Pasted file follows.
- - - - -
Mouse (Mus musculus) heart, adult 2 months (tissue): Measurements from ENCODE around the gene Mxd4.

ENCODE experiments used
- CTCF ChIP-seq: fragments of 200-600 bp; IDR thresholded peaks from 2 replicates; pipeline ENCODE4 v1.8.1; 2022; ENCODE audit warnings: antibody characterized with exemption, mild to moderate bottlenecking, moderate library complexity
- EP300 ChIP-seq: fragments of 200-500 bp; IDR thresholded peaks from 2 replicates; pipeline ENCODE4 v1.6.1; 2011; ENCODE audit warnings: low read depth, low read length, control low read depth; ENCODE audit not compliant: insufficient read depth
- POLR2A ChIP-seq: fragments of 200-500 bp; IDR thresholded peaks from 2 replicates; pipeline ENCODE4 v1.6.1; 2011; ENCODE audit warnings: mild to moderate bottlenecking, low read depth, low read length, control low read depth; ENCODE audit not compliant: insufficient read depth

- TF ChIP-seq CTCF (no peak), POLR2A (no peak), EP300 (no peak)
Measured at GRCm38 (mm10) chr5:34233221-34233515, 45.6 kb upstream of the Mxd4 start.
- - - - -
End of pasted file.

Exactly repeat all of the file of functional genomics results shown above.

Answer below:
Mouse (Mus musculus) heart, adult 2 months (tissue): Measurements from ENCODE around the gene Mxd4.

ENCODE experiments used
- CTCF ChIP-seq: fragments of 200-600 bp; IDR thresholded peaks from 2 replicates; pipeline ENCODE4 v1.8.1; 2022; ENCODE audit warnings: antibody characterized with exemption, mild to moderate bottlenecking, moderate library complexity
- EP300 ChIP-seq: fragments of 200-500 bp; IDR thresholded peaks from 2 replicates; pipeline ENCODE4 v1.6.1; 2011; ENCODE audit warnings: low read depth, low read length, control low read depth; ENCODE audit not compliant: insufficient read depth
- POLR2A ChIP-seq: fragments of 200-500 bp; IDR thresholded peaks from 2 replicates; pipeline ENCODE4 v1.6.1; 2011; ENCODE audit warnings: mild to moderate bottlenecking, low read depth, low read length, control low read depth; ENCODE audit not compliant: insufficient read depth

- TF ChIP-seq CTCF (no peak), POLR2A (no peak), EP300 (no peak)
Measured at GRCm38 (mm10) chr5:34233221-34233515, 45.6 kb upstream of the Mxd4 start.